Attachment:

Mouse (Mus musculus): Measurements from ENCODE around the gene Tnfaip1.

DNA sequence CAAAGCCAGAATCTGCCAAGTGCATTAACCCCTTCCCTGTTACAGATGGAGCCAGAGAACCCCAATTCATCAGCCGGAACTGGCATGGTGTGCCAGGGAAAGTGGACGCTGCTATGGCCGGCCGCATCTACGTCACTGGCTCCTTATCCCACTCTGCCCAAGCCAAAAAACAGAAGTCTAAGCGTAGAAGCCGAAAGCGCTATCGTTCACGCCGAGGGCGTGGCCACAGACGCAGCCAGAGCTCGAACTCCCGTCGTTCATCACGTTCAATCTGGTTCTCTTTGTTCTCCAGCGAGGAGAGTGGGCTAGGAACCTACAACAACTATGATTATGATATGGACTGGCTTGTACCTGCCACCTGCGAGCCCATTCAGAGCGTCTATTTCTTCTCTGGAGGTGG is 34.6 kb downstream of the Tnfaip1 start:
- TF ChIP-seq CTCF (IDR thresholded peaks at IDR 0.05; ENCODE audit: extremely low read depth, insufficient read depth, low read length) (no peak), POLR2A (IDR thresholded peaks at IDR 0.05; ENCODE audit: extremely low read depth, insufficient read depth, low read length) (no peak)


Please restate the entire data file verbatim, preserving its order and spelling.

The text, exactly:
Mouse (Mus musculus): Measurements from ENCODE around the gene Tnfaip1.

DNA sequence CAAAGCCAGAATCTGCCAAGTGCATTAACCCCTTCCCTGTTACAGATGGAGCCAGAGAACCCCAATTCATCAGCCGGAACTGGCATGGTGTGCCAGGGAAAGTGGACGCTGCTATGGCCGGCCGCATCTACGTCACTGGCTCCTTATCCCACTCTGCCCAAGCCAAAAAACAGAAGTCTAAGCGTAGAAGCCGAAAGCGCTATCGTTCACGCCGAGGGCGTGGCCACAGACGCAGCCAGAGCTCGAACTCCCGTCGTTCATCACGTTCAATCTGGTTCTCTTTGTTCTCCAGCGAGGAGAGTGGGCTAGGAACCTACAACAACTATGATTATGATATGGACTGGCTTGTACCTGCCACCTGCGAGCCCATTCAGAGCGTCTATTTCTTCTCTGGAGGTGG is 34.6 kb downstream of the Tnfaip1 start:
- TF ChIP-seq CTCF (IDR thresholded peaks at IDR 0.05; ENCODE audit: extremely low read depth, insufficient read depth, low read length) (no peak), POLR2A (IDR thresholded peaks at IDR 0.05; ENCODE audit: extremely low read depth, insufficient read depth, low read length) (no peak)